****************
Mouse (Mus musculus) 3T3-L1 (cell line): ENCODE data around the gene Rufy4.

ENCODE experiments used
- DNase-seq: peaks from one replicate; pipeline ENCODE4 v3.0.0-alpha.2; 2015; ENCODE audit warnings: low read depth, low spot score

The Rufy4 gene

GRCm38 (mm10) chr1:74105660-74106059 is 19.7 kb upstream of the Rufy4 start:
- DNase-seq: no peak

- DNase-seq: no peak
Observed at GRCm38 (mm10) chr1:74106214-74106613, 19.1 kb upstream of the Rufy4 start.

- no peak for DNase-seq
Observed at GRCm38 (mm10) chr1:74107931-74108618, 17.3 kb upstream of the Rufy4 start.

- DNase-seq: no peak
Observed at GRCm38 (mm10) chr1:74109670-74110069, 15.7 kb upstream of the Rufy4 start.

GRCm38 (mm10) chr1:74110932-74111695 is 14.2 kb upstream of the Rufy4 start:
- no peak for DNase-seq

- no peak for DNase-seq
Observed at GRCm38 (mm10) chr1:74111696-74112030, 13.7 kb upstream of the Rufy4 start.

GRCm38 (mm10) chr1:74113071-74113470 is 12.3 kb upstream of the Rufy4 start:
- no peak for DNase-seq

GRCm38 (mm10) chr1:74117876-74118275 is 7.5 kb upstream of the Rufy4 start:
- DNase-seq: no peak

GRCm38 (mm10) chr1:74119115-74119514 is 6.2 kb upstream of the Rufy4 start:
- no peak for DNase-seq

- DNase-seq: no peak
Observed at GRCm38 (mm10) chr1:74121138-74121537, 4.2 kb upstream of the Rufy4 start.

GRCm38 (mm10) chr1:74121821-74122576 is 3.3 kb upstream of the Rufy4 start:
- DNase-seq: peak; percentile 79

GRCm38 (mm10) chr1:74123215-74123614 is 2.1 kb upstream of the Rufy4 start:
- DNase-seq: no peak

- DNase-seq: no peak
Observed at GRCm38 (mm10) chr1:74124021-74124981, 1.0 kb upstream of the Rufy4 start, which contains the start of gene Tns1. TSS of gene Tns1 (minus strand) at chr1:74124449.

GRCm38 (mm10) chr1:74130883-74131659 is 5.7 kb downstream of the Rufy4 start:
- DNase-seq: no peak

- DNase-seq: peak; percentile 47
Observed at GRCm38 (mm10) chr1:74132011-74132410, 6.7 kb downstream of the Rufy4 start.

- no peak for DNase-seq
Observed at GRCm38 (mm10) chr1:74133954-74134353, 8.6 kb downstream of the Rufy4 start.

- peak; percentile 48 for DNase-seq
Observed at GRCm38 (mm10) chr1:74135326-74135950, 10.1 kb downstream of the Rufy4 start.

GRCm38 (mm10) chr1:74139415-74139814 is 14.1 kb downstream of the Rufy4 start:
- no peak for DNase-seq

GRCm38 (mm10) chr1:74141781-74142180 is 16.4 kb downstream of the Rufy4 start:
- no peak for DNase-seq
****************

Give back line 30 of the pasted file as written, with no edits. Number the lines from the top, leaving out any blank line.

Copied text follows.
Observed at GRCm38 (mm10) chr1:74124021-74124981, 1.0 kb upstream of the Rufy4 start, which contains the start of gene Tns1. TSS of gene Tns1 (minus strand) at chr1:74124449.